Many residents of Lake Cowichan are still in clean-up mode after the heavy rain and windstorm that struck the town, and the whole Cowichan Valley, over the weekend.
Lake Cowichan Mayor Rod Peters said it’s the worst flooding he has seen in the area in about 15 years, and the Cowichan Valley Regional District called a state of emergency in the region on Friday evening as water levels rose across the Valley.
“It was pretty bad,” Peters said Monday morning.
“The area around Sahtlam Avenue, the pickleball courts, Riverside Road and Saywell Park were all flooded. Some of the roads in the area were under six to eight inches of water, but they were still passable.”
Peters said he has no hard numbers at this time, but he expects approximately 50 homes and businesses in and around the town were flooded during the storm.
“I expect it may take some time to clean up a number of the buildings, but I don’t believe there was any real serious damage,” he said.
“There was a report of some oil seepage from one of the flooded homes near the Credit Union.”
Peters said the water had receded by Monday morning, and Lake Cowichan was operating as normal, but the town’s workers also have a lot of work to do clearing up the mess that was left behind.
“There’s a lot of debris on the streets,” he said.
“It looks like a tide line in the middle of town.”
A Pineapple Express rain and windstorm hit the Cowichan Valley hard beginning on Jan. 31 into the early morning hours of Feb. 1, forcing an evacuation of 23 people in the Crofton area due to flooding, and the closure of a number of roads, including the Trans-Canada Highway between Nanaimo and Duncan, as well as the Pacific Marine Circle Route from Cowichan Lake to Sooke, and Cowichan Bay Road.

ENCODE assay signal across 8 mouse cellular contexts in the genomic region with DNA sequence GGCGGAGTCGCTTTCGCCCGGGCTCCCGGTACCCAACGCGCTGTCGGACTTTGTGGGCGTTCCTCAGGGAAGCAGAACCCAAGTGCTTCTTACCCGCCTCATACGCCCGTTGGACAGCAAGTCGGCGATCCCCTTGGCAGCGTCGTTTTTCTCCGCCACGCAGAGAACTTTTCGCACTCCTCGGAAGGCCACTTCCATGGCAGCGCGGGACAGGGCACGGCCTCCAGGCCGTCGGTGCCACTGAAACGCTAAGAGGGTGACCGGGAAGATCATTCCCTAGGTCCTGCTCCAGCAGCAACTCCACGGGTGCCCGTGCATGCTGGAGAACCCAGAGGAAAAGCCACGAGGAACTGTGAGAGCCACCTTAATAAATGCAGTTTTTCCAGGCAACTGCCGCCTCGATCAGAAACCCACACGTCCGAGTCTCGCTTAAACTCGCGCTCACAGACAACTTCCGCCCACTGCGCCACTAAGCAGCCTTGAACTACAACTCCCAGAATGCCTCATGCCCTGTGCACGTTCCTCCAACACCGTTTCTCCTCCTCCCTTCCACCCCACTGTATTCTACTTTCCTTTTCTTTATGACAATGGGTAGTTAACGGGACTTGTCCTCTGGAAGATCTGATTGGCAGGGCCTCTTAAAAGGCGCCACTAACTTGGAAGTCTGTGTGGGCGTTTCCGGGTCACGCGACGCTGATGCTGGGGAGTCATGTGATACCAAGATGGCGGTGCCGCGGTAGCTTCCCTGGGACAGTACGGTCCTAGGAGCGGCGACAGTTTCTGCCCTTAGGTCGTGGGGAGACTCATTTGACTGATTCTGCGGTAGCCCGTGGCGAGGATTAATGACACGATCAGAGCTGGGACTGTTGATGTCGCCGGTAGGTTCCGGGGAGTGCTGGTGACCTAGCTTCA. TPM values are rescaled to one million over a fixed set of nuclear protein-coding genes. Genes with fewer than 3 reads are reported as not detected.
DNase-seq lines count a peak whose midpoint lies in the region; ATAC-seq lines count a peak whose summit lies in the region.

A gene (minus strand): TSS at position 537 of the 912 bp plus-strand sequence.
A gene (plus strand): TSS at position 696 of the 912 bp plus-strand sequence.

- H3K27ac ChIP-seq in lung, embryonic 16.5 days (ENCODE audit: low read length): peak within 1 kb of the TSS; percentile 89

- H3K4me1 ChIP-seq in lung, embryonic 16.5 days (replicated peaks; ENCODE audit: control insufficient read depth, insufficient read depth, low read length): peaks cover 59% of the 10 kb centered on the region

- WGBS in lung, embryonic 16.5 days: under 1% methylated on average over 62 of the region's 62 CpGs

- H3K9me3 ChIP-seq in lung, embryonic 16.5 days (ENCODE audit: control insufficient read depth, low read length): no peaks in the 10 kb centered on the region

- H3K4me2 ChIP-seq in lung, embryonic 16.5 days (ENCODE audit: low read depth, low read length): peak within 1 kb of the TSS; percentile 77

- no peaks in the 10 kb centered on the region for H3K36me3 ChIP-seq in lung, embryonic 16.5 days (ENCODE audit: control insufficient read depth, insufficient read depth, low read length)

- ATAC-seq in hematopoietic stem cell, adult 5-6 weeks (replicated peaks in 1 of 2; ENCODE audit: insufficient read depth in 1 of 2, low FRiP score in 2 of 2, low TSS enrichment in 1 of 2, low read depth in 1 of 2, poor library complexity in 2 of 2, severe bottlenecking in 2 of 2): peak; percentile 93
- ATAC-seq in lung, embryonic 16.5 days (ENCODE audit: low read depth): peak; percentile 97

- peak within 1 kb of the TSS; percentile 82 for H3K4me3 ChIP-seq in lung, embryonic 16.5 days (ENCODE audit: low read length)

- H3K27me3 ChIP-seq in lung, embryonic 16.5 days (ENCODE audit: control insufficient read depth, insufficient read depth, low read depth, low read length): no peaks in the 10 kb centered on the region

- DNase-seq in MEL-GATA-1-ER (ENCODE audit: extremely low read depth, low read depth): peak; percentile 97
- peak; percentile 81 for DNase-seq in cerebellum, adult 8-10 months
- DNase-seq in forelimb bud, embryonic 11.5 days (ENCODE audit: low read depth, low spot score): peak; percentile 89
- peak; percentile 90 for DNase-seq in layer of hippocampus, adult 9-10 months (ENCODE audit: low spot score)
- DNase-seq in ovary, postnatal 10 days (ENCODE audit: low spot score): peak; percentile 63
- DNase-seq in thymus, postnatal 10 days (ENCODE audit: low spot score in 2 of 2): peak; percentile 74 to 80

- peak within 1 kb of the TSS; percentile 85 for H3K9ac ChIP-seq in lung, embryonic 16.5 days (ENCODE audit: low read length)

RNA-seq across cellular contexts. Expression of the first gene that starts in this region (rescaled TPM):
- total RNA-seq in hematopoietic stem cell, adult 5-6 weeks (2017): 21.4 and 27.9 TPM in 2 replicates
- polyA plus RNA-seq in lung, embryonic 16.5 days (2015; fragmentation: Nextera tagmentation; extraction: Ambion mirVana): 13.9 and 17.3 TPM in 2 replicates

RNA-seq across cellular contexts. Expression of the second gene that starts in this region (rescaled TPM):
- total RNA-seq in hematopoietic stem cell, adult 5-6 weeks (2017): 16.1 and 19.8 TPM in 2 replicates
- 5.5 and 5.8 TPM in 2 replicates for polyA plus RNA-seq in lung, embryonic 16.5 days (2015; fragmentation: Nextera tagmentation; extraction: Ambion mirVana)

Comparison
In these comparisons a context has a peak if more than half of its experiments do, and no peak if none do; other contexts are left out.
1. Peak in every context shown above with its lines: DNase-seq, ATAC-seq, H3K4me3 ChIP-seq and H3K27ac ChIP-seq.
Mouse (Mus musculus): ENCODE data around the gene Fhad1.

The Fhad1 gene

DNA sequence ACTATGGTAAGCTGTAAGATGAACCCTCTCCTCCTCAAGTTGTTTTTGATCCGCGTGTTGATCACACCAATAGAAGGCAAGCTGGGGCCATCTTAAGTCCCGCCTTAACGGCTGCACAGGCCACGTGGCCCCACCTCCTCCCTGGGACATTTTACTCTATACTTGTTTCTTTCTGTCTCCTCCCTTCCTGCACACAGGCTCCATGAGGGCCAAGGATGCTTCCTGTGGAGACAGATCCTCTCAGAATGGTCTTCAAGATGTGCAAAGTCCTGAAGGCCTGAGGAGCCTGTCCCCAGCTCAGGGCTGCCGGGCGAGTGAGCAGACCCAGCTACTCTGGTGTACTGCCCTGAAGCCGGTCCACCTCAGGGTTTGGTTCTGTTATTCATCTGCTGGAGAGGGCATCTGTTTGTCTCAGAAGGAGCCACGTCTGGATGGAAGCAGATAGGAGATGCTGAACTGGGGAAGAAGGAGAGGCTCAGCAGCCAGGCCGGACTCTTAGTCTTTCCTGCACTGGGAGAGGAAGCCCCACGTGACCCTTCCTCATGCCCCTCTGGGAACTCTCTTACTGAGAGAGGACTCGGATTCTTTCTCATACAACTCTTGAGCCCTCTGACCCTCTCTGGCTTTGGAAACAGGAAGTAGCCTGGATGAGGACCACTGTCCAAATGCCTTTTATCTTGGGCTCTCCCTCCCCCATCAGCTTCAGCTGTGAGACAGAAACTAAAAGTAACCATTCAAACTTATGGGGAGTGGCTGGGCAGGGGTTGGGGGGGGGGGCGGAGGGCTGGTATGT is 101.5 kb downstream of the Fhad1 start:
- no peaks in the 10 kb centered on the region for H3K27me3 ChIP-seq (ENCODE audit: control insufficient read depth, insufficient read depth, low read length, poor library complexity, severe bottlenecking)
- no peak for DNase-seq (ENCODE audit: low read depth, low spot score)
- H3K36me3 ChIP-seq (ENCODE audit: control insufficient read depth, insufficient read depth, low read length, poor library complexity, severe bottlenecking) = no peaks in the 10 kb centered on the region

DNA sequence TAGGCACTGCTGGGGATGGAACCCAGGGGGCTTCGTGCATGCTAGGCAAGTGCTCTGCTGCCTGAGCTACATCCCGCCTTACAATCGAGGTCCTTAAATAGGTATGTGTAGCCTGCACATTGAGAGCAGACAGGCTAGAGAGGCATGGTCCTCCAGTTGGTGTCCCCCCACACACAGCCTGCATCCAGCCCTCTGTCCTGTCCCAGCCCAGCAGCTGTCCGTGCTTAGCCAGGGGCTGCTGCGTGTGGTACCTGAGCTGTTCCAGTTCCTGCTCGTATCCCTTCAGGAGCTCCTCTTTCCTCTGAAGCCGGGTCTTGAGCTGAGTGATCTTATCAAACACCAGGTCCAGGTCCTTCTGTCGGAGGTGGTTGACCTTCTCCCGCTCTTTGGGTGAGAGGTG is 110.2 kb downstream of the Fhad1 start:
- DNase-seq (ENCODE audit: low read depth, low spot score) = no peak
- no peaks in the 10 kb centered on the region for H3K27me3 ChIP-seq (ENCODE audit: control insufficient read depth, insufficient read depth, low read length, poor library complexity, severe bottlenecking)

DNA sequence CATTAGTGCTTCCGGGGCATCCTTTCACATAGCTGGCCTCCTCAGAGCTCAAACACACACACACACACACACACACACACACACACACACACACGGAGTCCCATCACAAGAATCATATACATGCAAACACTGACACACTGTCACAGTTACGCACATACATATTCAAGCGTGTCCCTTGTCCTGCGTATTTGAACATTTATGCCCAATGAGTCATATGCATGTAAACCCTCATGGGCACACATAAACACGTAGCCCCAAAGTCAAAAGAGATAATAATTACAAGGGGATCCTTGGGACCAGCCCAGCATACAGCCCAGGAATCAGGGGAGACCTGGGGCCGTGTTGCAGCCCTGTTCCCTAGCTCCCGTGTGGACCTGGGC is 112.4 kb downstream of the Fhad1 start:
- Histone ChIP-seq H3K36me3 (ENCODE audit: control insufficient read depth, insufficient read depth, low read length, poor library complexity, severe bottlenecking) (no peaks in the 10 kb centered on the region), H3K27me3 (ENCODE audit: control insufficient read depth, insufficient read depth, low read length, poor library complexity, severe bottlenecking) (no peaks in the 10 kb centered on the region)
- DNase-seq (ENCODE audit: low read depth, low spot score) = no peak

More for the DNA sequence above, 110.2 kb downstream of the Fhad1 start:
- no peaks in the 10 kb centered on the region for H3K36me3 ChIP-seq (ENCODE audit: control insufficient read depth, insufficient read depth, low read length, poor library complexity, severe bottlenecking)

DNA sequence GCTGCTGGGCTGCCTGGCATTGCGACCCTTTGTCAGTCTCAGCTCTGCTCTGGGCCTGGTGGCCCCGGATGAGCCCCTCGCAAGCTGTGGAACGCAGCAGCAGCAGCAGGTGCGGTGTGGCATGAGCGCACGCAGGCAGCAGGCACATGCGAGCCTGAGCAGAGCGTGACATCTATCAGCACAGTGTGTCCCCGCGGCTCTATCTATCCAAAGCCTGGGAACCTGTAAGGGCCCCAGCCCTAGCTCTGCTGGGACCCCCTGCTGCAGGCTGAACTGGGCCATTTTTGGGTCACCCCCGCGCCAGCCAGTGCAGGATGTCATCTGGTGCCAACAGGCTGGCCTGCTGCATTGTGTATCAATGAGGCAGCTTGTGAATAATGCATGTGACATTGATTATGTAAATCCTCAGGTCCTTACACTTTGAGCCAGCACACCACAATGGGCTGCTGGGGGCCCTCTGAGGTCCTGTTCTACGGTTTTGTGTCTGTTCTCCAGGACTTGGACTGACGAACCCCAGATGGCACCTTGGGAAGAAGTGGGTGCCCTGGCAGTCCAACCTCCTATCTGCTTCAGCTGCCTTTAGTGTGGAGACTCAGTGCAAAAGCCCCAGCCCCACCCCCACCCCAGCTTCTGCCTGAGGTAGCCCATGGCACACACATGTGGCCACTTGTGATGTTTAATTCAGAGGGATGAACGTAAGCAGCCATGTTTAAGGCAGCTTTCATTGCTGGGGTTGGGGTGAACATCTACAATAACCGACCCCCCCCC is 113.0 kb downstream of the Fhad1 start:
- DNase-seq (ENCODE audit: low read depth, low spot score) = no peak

The CVRD declared a state of emergency Friday evening, that was still in effect Monday, due to the closures and the swell of rivers and lakes in the district that flooded people’s homes and yards and closed parks.
The CVRD’s statement on its website on Monday morning said the immediate threat has passed and residents may now return to their homes, but residents should review the BC provincial Guide to Disaster Recovery before they head inside to check out the flood damage.
The CVRD also opened a resiliency centre at the Cowichan Community Centre on James Street in Duncan, to provide information and resources to those affected by flooding on Monday and Tuesday.
This could include building assessment, counselling, information on cleanup, health support and answering potential questions around insurance.
The resiliency centre was staffed by representatives from the CVRD public safety division, Red Cross and other partner agencies.
The Emergency Operation Centre was downgraded from a Level 2 to a Level 1, administered by CVRD public safety staff until such time as the state of local emergency is rescinded.
All BC Hydro customers suffering power outages in the Cowichan Valley had their electricity restored by Sunday evening.